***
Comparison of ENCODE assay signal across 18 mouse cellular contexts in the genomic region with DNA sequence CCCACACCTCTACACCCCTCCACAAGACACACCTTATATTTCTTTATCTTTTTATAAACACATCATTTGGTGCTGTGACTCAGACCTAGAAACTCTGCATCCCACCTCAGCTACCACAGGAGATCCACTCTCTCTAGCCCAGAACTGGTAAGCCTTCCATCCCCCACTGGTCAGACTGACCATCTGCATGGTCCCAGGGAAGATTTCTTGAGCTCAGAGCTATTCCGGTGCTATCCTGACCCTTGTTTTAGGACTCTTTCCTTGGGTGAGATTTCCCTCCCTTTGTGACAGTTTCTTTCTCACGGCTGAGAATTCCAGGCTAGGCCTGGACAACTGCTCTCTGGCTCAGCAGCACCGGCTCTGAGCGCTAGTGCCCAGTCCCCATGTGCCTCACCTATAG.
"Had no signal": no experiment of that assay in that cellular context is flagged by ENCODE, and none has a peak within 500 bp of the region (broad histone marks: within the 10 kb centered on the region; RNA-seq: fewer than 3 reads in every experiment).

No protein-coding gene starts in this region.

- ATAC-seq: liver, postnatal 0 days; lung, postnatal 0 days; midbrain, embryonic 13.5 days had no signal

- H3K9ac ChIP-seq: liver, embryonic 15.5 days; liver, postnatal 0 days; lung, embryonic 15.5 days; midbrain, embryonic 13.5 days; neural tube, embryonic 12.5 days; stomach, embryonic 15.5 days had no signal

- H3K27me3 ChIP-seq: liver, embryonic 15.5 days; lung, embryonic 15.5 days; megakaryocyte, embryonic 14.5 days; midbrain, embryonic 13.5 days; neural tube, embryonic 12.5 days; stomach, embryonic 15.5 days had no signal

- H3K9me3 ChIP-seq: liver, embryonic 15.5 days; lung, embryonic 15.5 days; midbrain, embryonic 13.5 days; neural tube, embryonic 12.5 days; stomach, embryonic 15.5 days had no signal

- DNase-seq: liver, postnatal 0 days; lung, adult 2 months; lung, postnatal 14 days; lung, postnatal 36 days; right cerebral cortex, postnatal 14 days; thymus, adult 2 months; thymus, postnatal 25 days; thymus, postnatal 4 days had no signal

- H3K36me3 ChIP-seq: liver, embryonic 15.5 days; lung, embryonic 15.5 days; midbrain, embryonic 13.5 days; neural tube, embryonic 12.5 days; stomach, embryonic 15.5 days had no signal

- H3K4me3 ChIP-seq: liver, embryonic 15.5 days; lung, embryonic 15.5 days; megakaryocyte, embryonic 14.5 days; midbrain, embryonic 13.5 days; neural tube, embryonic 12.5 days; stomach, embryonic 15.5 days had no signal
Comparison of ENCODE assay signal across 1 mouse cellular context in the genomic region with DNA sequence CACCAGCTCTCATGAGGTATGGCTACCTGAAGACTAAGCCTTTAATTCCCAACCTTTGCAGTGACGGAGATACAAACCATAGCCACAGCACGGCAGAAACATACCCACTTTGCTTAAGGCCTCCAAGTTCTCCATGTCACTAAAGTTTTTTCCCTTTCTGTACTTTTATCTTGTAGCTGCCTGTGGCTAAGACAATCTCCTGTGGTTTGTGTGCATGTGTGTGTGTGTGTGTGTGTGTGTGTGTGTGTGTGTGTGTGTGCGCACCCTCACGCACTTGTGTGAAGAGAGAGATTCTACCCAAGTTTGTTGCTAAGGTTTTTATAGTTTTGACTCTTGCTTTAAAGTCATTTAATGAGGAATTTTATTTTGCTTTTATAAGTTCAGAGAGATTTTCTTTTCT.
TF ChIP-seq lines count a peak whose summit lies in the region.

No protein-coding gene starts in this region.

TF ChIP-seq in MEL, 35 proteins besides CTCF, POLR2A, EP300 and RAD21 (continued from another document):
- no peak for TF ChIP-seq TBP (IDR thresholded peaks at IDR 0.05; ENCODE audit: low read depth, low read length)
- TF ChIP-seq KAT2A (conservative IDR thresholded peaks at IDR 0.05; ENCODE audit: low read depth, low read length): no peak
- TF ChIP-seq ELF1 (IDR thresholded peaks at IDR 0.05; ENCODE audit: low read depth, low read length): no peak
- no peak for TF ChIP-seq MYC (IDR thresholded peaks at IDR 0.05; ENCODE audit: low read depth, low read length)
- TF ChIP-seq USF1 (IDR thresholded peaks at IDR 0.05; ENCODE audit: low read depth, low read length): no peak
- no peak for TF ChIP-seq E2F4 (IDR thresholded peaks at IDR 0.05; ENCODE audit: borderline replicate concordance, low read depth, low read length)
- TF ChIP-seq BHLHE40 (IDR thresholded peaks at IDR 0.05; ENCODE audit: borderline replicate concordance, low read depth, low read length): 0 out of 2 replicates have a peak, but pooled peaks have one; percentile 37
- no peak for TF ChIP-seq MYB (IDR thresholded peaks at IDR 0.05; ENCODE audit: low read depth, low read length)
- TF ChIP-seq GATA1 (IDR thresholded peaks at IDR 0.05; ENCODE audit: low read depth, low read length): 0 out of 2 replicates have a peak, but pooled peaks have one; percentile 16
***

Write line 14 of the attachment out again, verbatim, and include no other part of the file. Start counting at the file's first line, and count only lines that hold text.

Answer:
TF ChIP-seq in MEL, 35 proteins besides CTCF, POLR2A, EP300 and RAD21 (continued from another document):